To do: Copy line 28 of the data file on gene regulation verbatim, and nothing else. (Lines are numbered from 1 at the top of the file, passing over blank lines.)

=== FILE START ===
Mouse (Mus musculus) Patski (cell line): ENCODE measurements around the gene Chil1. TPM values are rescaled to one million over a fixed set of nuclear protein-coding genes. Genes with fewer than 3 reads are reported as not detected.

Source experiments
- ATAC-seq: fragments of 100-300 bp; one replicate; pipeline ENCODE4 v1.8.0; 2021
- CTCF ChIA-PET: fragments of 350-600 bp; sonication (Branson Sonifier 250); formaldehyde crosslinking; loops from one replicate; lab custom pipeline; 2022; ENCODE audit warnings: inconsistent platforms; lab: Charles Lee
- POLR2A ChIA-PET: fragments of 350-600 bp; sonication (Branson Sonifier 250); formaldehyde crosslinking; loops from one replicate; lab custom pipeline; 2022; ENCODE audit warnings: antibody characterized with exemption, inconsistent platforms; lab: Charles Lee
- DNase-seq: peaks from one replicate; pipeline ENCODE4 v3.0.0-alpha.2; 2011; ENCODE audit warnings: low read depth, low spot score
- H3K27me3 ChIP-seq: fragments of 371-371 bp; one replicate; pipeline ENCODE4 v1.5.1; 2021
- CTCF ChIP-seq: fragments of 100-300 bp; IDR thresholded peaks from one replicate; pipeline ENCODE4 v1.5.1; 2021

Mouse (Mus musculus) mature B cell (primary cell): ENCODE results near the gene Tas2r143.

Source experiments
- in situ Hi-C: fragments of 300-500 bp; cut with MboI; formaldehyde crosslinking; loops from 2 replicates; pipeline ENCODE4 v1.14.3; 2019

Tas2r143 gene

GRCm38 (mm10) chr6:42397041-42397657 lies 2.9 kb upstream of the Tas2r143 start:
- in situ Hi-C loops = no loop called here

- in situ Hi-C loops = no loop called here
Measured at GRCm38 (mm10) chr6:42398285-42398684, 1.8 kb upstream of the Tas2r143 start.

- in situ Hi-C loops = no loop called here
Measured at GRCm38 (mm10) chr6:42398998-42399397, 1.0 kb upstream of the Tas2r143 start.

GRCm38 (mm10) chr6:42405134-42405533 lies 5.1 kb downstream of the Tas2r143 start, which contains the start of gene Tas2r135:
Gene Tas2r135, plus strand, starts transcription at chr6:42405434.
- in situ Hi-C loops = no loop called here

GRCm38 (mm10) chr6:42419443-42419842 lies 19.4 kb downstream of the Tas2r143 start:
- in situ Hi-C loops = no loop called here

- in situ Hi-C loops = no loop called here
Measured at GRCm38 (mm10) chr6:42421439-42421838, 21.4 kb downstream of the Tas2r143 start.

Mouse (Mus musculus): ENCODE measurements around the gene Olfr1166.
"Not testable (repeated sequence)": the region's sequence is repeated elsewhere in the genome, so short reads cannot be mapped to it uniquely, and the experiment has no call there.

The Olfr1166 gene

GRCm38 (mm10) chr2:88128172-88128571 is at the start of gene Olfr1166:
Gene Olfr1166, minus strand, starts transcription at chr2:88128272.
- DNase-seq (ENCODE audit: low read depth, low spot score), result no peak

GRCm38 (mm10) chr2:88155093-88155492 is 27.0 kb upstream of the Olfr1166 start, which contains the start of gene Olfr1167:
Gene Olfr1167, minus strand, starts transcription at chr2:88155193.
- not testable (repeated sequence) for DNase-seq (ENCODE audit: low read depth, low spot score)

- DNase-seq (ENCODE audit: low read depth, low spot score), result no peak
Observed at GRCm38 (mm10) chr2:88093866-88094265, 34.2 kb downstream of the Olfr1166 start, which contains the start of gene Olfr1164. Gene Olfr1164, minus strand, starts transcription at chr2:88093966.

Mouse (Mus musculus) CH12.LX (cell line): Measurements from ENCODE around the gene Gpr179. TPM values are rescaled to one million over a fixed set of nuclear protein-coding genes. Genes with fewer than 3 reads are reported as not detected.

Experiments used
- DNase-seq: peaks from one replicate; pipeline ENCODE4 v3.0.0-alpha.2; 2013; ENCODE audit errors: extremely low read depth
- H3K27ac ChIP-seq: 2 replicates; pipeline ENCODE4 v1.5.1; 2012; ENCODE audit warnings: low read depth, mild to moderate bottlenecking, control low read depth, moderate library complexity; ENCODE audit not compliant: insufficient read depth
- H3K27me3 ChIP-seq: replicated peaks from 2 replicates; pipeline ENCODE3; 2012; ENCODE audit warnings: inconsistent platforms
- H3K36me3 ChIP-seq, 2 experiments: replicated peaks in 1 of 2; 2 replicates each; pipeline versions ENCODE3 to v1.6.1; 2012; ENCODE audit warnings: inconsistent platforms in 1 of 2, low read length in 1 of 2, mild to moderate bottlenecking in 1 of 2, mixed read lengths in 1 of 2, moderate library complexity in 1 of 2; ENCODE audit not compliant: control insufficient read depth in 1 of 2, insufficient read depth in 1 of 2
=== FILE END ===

The Olfr1166 gene